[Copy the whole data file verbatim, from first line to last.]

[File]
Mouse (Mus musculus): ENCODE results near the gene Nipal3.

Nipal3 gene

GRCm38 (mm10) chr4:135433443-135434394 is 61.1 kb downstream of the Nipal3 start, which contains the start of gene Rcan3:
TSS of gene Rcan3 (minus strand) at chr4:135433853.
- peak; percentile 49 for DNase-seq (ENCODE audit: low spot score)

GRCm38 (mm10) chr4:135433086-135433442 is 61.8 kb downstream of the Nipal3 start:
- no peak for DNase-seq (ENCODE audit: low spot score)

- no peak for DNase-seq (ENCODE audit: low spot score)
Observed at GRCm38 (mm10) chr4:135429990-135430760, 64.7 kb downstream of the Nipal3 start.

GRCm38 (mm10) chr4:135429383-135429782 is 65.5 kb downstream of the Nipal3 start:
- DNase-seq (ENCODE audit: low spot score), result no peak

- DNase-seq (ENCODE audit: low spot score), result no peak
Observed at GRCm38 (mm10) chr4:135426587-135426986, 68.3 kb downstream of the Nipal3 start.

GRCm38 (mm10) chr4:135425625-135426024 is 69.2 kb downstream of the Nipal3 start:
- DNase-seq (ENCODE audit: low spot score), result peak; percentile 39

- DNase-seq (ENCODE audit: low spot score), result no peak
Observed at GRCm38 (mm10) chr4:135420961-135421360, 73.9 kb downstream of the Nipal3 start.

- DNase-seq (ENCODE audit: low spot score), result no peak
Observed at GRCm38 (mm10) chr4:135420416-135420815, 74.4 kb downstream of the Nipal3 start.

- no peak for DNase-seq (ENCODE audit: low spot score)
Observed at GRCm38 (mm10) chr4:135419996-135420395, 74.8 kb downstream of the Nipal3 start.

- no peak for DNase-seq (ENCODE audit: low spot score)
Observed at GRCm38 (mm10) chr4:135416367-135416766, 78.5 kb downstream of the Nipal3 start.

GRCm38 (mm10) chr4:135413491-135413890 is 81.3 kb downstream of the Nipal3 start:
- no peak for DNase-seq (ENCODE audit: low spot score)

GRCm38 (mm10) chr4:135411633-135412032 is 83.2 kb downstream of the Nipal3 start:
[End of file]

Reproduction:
Mouse (Mus musculus): ENCODE results near the gene Nipal3.

Nipal3 gene

GRCm38 (mm10) chr4:135433443-135434394 is 61.1 kb downstream of the Nipal3 start, which contains the start of gene Rcan3:
TSS of gene Rcan3 (minus strand) at chr4:135433853.
- peak; percentile 49 for DNase-seq (ENCODE audit: low spot score)

GRCm38 (mm10) chr4:135433086-135433442 is 61.8 kb downstream of the Nipal3 start:
- no peak for DNase-seq (ENCODE audit: low spot score)

- no peak for DNase-seq (ENCODE audit: low spot score)
Observed at GRCm38 (mm10) chr4:135429990-135430760, 64.7 kb downstream of the Nipal3 start.

GRCm38 (mm10) chr4:135429383-135429782 is 65.5 kb downstream of the Nipal3 start:
- DNase-seq (ENCODE audit: low spot score), result no peak

- DNase-seq (ENCODE audit: low spot score), result no peak
Observed at GRCm38 (mm10) chr4:135426587-135426986, 68.3 kb downstream of the Nipal3 start.

GRCm38 (mm10) chr4:135425625-135426024 is 69.2 kb downstream of the Nipal3 start:
- DNase-seq (ENCODE audit: low spot score), result peak; percentile 39

- DNase-seq (ENCODE audit: low spot score), result no peak
Observed at GRCm38 (mm10) chr4:135420961-135421360, 73.9 kb downstream of the Nipal3 start.

- DNase-seq (ENCODE audit: low spot score), result no peak
Observed at GRCm38 (mm10) chr4:135420416-135420815, 74.4 kb downstream of the Nipal3 start.

- no peak for DNase-seq (ENCODE audit: low spot score)
Observed at GRCm38 (mm10) chr4:135419996-135420395, 74.8 kb downstream of the Nipal3 start.

- no peak for DNase-seq (ENCODE audit: low spot score)
Observed at GRCm38 (mm10) chr4:135416367-135416766, 78.5 kb downstream of the Nipal3 start.

GRCm38 (mm10) chr4:135413491-135413890 is 81.3 kb downstream of the Nipal3 start:
- no peak for DNase-seq (ENCODE audit: low spot score)

GRCm38 (mm10) chr4:135411633-135412032 is 83.2 kb downstream of the Nipal3 start: